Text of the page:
We take sell-side forecasts for Philippine Financial Reporting Standards (PFRS) earnings and convert them to Uniform earnings forecasts. When we do this, URC’s sell-side analyst-driven forecast is to see Uniform earnings growth of 17% and 16% in 2022 and 2023, respectively.

Based on current stock market valuations, we can use earnings growth valuation metrics to back into the required growth rate to justify URC’s PHP 106.50 stock price. These are often referred to as market embedded expectations.

URC is currently being valued as if Uniform earnings were to grow 5% annually over the next three years. What sell-side analysts expect for URC’s earnings growth is above what the current stock market valuation requires through 2023.

Furthermore, the company’s earning power is above the long-run corporate average, and cash flows and cash on hand are also 3x the total obligations—including debt maturities, capex maintenance, and dividends. Together, this signals a low dividend risk.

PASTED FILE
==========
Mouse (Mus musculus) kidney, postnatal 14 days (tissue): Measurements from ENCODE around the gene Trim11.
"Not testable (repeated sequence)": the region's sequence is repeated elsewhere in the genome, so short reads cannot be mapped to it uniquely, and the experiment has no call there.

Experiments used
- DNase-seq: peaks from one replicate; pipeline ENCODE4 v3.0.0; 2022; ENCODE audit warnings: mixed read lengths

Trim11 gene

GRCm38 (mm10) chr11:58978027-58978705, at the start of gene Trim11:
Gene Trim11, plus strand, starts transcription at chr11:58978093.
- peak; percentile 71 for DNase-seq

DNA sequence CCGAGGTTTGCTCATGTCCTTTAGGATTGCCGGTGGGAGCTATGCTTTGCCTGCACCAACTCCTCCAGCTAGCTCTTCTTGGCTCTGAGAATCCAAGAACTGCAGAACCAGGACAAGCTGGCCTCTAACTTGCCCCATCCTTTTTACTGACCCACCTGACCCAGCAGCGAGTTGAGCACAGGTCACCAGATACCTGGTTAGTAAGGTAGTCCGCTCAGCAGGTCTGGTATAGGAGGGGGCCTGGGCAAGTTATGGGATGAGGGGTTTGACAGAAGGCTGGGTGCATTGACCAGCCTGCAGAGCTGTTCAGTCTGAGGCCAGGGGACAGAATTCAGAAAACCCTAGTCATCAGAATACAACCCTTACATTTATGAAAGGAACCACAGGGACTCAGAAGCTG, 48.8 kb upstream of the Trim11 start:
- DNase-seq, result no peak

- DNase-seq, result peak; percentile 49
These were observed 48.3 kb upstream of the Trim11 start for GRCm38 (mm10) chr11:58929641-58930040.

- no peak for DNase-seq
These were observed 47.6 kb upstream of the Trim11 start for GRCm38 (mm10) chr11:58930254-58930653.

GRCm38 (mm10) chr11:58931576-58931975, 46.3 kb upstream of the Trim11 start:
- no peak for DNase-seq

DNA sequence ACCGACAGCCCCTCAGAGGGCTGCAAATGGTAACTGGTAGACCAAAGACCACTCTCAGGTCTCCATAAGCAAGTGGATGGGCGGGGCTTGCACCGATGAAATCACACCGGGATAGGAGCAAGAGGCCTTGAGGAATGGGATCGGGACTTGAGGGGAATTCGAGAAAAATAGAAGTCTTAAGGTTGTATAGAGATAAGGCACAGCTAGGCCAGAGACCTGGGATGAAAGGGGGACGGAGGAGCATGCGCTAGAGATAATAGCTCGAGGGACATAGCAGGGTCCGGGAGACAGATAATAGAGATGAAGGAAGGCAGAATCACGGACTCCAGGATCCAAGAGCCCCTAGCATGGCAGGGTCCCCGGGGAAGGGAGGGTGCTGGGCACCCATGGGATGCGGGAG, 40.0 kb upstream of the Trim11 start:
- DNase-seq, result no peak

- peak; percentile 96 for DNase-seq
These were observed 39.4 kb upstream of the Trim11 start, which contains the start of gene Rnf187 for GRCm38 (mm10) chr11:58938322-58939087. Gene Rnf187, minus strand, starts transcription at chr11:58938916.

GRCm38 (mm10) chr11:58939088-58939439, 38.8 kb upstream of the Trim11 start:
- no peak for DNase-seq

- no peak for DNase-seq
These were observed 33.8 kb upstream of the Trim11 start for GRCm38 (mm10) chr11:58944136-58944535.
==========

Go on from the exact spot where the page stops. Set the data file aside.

To conclude, URC’s Uniform earnings growth is above its peer averages, and the company is trading well below its average peer valuations.

About the Philippine Markets Newsletter
“Wednesday Uniform Earnings Tearsheets – Philippine-listed Focus”

Some of the world’s greatest investors learned from the Father of Value Investing or have learned to follow his investment philosophy very closely. That pioneer of value investing is Professor Benjamin Graham. His followers: